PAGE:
After 15 years without unveiling a new rotorcraft, it only took around three months for MD Helicopters to pull together its latest offering—the 540F. An upgrade to the 530F, the new model will feature a Rolls-Royce engine, avionics from Elbit Systems and a six-bladed rotor system. The company plans to enter the 540F into the U.S. Army’s Armed Aerial Scout (AAS) competition, in addition to getting interest from international operators through the DoD’s Foreign Military Sales (FMS) program.
“This is really development at mach speed,” said CEO Lynn Tilton. “Three months ago, we went over to team up with Elbit Systems on flight display systems and new weapons systems. Together in three months, we were able to bring this new aircraft to life.” Tilton added that, “yes, it does fly. It is not a model, it is not a mock-up, and we hope that certification will occur in the first quarter of 2013.”
Lynn Tilton with the MD540F. Photos by Andrew Parker
She remarked that the MD540F represents the first new aircraft the Mesa, Ariz.-based company has launched since Patriarch Partners purchased MD in July 2005. Tilton is the sole principal and CEO of Patriarch, a private equity firm. She noted a recent U.S. military contract for six helicopters deployed in Afghanistan as a major milestone.
“We were able to come together,” Tilton said, “to serve a customer that means the world to us. We have long thought about bringing a more powerful scout helicopter to the market, and our success with the Army and the excitement of working together was the inspiration for the birth of this new aircraft.” Tilton described the 540F as a “lethal fighting machine.”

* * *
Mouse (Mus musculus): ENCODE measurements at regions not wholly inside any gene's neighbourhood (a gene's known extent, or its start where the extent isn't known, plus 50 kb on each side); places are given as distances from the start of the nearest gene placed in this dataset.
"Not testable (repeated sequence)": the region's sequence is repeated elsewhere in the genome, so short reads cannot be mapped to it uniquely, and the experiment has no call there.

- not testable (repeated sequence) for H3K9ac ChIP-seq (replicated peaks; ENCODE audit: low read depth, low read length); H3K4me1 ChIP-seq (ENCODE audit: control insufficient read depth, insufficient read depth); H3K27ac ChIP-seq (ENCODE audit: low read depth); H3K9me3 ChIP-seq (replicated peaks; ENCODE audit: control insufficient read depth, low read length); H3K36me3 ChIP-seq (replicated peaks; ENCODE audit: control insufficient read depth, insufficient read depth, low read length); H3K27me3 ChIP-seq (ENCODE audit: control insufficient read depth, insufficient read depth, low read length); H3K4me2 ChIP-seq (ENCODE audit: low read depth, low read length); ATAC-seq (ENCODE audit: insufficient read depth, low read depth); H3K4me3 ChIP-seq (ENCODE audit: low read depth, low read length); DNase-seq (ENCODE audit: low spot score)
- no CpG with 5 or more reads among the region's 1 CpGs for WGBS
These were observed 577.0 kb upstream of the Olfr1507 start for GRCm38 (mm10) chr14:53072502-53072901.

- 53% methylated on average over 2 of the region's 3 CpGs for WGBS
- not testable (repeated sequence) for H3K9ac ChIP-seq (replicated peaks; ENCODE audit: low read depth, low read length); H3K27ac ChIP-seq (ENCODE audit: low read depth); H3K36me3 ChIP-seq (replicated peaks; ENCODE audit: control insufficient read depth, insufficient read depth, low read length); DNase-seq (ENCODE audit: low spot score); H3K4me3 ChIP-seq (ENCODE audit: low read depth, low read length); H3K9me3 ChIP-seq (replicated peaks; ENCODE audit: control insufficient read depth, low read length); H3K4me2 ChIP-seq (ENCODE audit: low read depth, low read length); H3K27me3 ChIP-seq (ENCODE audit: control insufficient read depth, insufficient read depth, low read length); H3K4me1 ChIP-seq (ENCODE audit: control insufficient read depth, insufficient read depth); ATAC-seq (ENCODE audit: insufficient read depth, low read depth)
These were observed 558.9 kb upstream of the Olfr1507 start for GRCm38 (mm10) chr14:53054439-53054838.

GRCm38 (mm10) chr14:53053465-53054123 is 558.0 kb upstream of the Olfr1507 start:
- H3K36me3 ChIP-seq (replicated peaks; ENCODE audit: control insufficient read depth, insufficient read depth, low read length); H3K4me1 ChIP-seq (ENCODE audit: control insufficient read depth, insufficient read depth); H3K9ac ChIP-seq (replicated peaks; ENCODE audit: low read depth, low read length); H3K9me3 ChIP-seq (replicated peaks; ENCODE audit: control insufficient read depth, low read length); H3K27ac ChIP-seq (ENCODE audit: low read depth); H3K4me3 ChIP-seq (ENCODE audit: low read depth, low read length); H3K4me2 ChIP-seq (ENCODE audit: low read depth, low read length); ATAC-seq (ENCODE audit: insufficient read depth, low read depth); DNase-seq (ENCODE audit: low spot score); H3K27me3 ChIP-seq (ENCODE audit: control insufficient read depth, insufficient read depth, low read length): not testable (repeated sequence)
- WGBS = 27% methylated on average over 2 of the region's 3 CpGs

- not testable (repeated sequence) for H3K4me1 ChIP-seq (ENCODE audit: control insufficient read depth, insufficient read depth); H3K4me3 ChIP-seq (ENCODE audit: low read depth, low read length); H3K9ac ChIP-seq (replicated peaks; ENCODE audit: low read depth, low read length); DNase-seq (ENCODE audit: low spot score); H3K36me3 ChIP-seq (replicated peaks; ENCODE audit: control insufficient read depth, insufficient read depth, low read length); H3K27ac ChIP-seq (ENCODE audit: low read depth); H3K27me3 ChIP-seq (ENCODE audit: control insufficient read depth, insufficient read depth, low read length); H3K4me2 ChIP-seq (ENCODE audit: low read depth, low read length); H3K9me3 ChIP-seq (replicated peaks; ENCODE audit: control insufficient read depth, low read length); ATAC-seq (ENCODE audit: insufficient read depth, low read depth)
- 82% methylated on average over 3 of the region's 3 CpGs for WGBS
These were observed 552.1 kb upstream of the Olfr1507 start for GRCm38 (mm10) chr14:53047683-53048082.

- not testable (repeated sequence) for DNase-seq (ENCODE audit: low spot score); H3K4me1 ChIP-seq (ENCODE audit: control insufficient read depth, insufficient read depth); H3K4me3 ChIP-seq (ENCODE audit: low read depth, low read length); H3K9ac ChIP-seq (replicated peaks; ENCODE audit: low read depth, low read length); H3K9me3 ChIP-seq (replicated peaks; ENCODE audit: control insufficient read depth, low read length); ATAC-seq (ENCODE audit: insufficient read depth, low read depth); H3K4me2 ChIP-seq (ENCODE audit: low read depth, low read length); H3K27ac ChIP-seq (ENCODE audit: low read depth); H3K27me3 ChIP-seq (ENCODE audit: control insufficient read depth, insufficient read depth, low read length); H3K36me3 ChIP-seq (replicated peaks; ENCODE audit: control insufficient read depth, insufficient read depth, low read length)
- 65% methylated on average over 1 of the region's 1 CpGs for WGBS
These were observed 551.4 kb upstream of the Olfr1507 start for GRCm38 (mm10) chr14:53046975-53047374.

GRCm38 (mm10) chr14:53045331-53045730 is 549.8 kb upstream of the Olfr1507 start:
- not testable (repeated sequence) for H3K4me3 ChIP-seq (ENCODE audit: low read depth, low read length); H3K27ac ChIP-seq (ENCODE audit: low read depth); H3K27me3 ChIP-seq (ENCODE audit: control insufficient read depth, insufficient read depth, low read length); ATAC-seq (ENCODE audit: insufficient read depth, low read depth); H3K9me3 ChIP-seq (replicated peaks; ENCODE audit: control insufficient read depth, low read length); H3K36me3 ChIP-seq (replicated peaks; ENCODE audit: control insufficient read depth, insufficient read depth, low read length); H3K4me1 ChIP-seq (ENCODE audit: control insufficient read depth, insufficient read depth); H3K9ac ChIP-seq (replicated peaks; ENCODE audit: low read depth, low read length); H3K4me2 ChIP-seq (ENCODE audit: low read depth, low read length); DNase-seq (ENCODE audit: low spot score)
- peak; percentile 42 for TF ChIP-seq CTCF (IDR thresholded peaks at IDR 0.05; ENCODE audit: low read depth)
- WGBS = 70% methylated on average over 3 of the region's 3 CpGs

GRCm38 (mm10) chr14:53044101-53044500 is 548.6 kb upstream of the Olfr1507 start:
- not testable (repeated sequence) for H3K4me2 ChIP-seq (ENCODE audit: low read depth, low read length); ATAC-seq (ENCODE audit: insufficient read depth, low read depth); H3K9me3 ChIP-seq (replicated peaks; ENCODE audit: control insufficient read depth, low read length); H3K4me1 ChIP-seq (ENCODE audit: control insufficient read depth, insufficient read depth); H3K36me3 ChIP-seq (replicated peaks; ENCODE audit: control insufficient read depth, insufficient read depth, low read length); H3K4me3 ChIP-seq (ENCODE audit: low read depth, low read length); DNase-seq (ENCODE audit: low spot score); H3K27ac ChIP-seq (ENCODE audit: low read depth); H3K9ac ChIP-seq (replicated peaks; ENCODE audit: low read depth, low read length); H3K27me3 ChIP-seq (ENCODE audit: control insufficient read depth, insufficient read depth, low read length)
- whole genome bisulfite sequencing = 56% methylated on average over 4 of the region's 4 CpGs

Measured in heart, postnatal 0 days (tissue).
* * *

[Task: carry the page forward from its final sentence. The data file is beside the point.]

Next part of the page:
Carl Schopfer, chief operating officer, said that there are “many countries that could use this aircraft, for a couple reasons—not only is it extremely capable, but it’s also going to be very affordable for the rest of the world and the U.S. Army.” Schopfer described some of the features of the 540F. “We’ve added heavy weight landing gear to take us to over 4,000 lbs max takeoff gross weight,” he said.
MD integrated the Elbit system “just about 60 days ago,” he explained, with test flights taking place in the past 30 days. “We’re on a schedule to get it back up and flying within 45 days, following some basic aircraft work to do, and some integration work with Elbit.”
Elbit display (left) and temporary Garmin screens on the right.
In addition to cockpit avionics, Elbit will provide a weapons management system with a helmet display and tracking system (HDTS) and FLIR camera. The MD540F will also feature a health and usage monitoring system (HUMS). Plans call for the Rolls-Royce Model M250-C30HU to power the helicopter, but that could change to another model as development progresses. “We could keep the C30HU, or we could switch to a C47 base, which already has the FADEC in it,” he noted.
Schopfer said that the company’s newest helicopter isn’t in the same market as the Boeing AH-6, another competitor in the AAS program. MD Helicopter builds the airframes for the AH-6 in Mesa.
“There’s a market for both aircraft,” he claimed. “We don’t compete directly. Boeing looks at it this way: Our success is good for them too, because they’re not in our market. For us to be successful, it’s good for them—that’s what they’ve said.”
MD is aiming to have “everything done” by this summer. “We think the AAS requirement is in the September timeframe,” Schopfer said. “That’s based on what [the Army] said, they expect to release an RFI (request for information) sometime in late May or early June, and they expect to see flight in three months [after that].”